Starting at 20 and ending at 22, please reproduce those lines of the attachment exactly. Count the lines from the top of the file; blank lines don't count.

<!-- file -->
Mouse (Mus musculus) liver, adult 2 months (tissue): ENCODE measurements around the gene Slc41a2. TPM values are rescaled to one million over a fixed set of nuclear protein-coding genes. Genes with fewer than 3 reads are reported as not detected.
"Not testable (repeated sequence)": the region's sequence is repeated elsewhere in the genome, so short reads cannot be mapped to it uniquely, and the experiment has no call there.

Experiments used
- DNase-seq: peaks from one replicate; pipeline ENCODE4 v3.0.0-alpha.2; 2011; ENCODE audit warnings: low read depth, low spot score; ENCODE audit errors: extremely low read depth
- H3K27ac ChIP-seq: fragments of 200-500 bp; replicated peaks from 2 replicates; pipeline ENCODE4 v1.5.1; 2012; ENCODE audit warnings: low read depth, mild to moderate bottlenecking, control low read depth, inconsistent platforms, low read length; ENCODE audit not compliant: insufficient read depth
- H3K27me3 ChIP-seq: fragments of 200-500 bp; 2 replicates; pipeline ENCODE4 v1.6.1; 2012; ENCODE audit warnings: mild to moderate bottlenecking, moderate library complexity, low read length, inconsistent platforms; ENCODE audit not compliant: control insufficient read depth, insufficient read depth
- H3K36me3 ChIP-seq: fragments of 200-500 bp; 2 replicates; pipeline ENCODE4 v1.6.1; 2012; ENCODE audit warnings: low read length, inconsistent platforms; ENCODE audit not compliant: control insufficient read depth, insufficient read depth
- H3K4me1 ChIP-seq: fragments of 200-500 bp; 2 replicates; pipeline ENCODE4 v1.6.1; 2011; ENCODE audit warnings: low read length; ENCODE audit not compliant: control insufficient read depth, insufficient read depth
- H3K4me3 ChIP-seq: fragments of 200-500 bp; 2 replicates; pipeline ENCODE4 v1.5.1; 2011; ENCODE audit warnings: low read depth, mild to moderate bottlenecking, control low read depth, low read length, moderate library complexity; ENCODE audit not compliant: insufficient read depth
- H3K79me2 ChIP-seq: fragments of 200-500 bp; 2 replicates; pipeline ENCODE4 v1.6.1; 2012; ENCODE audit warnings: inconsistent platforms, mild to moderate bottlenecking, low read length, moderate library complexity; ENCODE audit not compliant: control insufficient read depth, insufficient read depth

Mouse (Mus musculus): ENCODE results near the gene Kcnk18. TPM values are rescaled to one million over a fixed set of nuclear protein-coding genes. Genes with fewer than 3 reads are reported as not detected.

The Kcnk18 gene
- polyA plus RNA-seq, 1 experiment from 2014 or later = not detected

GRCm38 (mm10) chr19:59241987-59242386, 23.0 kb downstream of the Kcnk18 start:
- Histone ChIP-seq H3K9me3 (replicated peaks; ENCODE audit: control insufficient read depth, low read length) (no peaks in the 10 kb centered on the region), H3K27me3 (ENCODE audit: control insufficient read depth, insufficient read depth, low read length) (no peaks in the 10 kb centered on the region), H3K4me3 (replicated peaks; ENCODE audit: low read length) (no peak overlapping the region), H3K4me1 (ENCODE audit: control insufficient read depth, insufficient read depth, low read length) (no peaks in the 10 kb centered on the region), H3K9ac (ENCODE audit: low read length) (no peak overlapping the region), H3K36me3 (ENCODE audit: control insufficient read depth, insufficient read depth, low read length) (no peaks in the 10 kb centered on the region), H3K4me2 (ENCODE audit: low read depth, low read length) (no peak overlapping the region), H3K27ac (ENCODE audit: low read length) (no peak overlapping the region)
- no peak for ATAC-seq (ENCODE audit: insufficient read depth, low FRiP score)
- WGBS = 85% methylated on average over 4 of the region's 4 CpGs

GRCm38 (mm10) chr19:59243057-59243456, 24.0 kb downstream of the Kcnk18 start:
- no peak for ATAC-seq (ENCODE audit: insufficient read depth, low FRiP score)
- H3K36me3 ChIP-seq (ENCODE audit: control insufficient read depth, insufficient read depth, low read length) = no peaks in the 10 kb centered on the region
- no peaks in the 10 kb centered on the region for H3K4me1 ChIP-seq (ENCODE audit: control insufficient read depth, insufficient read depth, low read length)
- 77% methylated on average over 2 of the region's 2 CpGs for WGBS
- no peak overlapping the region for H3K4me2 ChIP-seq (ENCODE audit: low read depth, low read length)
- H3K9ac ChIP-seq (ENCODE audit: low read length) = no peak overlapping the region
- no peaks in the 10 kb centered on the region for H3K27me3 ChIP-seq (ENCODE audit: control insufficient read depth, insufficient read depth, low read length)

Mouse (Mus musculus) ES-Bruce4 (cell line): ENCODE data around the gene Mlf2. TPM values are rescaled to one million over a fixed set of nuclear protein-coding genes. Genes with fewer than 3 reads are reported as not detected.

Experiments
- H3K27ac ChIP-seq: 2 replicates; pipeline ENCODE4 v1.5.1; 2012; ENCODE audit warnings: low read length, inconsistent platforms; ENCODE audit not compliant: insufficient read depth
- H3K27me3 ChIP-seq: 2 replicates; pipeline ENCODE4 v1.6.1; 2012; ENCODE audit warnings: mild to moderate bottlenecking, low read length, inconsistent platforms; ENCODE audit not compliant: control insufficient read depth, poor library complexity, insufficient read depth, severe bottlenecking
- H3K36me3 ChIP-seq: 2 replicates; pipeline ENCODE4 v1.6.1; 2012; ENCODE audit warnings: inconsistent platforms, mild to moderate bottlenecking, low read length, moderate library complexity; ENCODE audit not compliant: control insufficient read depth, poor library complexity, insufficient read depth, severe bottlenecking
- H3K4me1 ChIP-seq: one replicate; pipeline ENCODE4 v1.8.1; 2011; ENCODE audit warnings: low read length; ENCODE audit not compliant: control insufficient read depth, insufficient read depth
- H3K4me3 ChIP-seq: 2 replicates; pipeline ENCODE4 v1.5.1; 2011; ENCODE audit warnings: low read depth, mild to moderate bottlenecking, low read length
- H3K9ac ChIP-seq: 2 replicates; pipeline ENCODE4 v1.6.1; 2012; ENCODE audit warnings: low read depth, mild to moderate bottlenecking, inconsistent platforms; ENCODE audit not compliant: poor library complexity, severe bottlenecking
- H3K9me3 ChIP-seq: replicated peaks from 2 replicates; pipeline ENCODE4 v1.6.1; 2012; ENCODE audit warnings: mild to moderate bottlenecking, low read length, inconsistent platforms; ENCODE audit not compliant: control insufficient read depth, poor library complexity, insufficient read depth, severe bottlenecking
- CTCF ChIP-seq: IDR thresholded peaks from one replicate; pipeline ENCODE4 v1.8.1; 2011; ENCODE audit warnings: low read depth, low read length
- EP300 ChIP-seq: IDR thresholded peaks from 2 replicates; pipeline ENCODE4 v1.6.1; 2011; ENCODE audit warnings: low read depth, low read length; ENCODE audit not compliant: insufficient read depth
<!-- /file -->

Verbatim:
- H3K36me3 ChIP-seq (ENCODE audit: control insufficient read depth, insufficient read depth, low read length) = no peaks in the 10 kb centered on the region
- no peaks in the 10 kb centered on the region for H3K4me1 ChIP-seq (ENCODE audit: control insufficient read depth, insufficient read depth, low read length)
- 77% methylated on average over 2 of the region's 2 CpGs for WGBS